Dinitrogen-fixing organisms in cyanobacterial mats were studied in two shallow coral reef ecosystems: La Reunion Island, southwestern Indian Ocean, Sesoko (Okinawa) Island, and northwestern Pacific Ocean. Rapidly expanding benthic miniblooms, frequently dominated by a single cyanobacterial taxon, were identified by microscopy and molecular tools. In addition, nitrogenase activity by these blooms was measured in situ. Dinitrogen fixation and its contribution to mat primary production were calculated using 15N2 and 13C methods. Dinitrogen-fixing cyanobacteria from mats in La Reunion and Sesoko showed few differences in taxonomic composition. Anabaena sp. among heterocystous and Hydrocoleum majus and Symploca hydnoides among nonheterocystous cyanobacteria occurred in microbial mats of both sites. Oscillatoria bonnemaisonii and Leptolyngbya spp. occurred only in La Reunion, whereas Hydrocoleum coccineum dominated in Sesoko. Other mats dominated by Hydrocoleum lyngbyaceum, Phormidium laysanense, and Trichocoleus tenerrimus occurred at lower frequencies. The 24-h nitrogenase activity, as measured by acetylene reduction, varied between 11 and 324 nmoles C2H2 reduced μg-1 Chl a. The highest values were achieved by heterocystous Anabaena sp. performed mostly during the day. Highest values for nonheterocystous cyanobacteria were achieved by H. coccineum mostly during the night. Daily nitrogen fixation varied from nine (Leptolyngbya) to 238 nmoles N2 μg-1 Chl day-1 (H. coccineum). Primary production rates ranged from 1,321 (S. hydnoides) to 9,933 nmoles C μg-1 Chl day-1 (H. coccineum). Dinitrogen fixation satisfied between 5% and 21% of the nitrogen required for primary production.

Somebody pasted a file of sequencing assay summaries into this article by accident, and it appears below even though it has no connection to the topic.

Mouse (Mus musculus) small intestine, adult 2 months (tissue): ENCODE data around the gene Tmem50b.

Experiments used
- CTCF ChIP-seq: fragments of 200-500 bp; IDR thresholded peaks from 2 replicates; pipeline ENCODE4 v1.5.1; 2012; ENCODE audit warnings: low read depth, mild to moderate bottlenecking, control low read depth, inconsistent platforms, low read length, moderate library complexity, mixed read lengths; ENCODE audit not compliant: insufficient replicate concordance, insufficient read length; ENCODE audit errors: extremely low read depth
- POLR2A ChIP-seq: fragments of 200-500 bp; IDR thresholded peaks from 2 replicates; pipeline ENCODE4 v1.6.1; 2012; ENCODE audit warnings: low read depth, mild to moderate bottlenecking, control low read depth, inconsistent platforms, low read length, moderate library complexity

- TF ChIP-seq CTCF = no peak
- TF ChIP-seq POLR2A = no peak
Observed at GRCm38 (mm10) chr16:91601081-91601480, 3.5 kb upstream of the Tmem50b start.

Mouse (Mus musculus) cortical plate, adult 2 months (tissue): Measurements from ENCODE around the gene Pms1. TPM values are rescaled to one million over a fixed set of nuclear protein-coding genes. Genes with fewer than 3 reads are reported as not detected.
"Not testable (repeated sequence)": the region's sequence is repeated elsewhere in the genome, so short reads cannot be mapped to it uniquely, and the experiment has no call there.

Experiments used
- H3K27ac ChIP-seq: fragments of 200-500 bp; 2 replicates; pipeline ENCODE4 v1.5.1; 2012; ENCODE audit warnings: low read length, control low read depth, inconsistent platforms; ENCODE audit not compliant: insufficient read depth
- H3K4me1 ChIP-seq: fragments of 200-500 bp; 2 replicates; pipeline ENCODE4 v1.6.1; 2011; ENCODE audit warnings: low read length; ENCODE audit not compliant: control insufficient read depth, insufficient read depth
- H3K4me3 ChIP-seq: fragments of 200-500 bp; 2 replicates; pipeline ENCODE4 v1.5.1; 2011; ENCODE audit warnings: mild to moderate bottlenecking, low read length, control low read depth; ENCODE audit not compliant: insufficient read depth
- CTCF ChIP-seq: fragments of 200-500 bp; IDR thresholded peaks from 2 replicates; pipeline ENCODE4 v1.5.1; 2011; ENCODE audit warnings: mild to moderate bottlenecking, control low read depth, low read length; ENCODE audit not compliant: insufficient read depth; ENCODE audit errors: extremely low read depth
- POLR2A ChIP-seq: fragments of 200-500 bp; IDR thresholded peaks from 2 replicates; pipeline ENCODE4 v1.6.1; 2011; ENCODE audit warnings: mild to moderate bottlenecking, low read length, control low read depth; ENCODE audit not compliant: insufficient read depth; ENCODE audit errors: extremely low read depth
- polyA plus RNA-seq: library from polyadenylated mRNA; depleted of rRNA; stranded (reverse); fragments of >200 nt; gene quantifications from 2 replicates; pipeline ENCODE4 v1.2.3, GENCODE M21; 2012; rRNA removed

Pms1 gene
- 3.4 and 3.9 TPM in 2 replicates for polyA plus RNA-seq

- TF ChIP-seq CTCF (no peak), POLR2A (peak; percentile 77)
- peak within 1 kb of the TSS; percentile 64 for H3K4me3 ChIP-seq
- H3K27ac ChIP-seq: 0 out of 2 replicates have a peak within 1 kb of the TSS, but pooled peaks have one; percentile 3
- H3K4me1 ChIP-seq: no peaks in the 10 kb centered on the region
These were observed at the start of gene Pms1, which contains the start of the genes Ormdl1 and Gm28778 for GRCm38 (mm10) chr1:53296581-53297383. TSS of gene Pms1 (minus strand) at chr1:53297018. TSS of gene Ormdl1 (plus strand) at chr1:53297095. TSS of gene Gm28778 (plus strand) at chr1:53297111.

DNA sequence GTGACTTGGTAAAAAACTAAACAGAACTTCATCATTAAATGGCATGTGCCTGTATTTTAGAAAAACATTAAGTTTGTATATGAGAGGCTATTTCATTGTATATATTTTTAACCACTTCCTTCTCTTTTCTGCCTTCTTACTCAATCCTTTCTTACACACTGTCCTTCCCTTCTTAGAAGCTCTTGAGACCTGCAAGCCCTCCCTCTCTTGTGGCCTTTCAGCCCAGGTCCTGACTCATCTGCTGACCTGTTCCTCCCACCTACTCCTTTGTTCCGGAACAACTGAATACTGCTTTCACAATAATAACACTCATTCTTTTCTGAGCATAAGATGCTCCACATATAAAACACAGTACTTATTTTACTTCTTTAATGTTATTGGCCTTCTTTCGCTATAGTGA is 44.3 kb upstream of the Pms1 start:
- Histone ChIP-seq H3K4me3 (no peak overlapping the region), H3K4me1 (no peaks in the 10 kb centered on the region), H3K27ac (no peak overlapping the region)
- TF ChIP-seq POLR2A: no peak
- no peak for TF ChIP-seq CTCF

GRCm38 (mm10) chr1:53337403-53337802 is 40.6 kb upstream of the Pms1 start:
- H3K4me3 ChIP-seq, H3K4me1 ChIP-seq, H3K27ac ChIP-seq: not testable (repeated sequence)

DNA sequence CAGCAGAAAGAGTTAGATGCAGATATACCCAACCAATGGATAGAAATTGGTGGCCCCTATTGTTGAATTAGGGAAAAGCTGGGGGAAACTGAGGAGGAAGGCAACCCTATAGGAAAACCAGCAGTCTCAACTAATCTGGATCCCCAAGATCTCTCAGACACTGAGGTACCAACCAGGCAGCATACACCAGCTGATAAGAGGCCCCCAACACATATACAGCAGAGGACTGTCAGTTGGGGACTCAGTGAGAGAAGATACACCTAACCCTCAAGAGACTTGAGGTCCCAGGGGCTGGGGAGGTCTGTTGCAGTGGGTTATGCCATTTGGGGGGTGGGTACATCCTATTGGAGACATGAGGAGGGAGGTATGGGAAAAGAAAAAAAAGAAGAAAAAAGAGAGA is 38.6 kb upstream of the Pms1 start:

ASJC Scopus subject areas
- Ecology, Evolution, Behavior and Systematics
- Soil Science